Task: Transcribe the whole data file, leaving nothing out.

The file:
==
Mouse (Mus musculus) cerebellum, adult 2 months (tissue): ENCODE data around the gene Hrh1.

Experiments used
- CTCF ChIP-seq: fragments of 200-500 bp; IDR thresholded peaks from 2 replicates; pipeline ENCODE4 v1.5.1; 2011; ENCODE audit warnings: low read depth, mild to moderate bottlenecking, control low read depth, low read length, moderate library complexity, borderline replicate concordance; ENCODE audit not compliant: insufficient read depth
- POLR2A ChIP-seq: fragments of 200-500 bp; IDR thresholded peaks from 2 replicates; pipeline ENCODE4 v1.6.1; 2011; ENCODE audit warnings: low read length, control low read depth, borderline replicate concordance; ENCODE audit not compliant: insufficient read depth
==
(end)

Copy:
Mouse (Mus musculus) cerebellum, adult 2 months (tissue): ENCODE data around the gene Hrh1.

Experiments used
- CTCF ChIP-seq: fragments of 200-500 bp; IDR thresholded peaks from 2 replicates; pipeline ENCODE4 v1.5.1; 2011; ENCODE audit warnings: low read depth, mild to moderate bottlenecking, control low read depth, low read length, moderate library complexity, borderline replicate concordance; ENCODE audit not compliant: insufficient read depth
- POLR2A ChIP-seq: fragments of 200-500 bp; IDR thresholded peaks from 2 replicates; pipeline ENCODE4 v1.6.1; 2011; ENCODE audit warnings: low read length, control low read depth, borderline replicate concordance; ENCODE audit not compliant: insufficient read depth